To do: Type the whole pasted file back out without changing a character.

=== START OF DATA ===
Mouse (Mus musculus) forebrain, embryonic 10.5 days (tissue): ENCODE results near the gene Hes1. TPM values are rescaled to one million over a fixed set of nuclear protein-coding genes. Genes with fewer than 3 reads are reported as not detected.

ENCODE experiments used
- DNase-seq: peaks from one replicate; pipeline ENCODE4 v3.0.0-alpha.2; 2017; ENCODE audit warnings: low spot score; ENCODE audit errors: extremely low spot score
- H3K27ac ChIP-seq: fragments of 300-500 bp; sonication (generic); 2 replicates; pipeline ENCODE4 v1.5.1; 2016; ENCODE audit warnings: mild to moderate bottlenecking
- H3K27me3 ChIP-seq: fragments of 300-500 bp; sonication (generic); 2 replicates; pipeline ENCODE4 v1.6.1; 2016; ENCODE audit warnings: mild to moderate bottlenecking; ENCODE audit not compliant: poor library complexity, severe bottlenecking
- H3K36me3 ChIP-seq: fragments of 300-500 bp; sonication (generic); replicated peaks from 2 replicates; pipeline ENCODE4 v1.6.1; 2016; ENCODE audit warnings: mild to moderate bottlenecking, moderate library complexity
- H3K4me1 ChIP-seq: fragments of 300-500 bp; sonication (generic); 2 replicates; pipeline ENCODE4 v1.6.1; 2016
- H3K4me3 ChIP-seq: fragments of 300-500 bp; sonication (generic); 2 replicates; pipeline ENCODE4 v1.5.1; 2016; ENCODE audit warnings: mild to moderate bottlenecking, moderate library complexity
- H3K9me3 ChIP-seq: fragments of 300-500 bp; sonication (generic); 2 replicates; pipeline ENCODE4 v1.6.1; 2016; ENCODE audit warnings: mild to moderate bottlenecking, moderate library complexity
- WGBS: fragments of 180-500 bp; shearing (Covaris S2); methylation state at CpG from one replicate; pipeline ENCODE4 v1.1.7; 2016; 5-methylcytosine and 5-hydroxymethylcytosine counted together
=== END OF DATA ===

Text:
Mouse (Mus musculus) forebrain, embryonic 10.5 days (tissue): ENCODE results near the gene Hes1. TPM values are rescaled to one million over a fixed set of nuclear protein-coding genes. Genes with fewer than 3 reads are reported as not detected.

ENCODE experiments used
- DNase-seq: peaks from one replicate; pipeline ENCODE4 v3.0.0-alpha.2; 2017; ENCODE audit warnings: low spot score; ENCODE audit errors: extremely low spot score
- H3K27ac ChIP-seq: fragments of 300-500 bp; sonication (generic); 2 replicates; pipeline ENCODE4 v1.5.1; 2016; ENCODE audit warnings: mild to moderate bottlenecking
- H3K27me3 ChIP-seq: fragments of 300-500 bp; sonication (generic); 2 replicates; pipeline ENCODE4 v1.6.1; 2016; ENCODE audit warnings: mild to moderate bottlenecking; ENCODE audit not compliant: poor library complexity, severe bottlenecking
- H3K36me3 ChIP-seq: fragments of 300-500 bp; sonication (generic); replicated peaks from 2 replicates; pipeline ENCODE4 v1.6.1; 2016; ENCODE audit warnings: mild to moderate bottlenecking, moderate library complexity
- H3K4me1 ChIP-seq: fragments of 300-500 bp; sonication (generic); 2 replicates; pipeline ENCODE4 v1.6.1; 2016
- H3K4me3 ChIP-seq: fragments of 300-500 bp; sonication (generic); 2 replicates; pipeline ENCODE4 v1.5.1; 2016; ENCODE audit warnings: mild to moderate bottlenecking, moderate library complexity
- H3K9me3 ChIP-seq: fragments of 300-500 bp; sonication (generic); 2 replicates; pipeline ENCODE4 v1.6.1; 2016; ENCODE audit warnings: mild to moderate bottlenecking, moderate library complexity
- WGBS: fragments of 180-500 bp; shearing (Covaris S2); methylation state at CpG from one replicate; pipeline ENCODE4 v1.1.7; 2016; 5-methylcytosine and 5-hydroxymethylcytosine counted together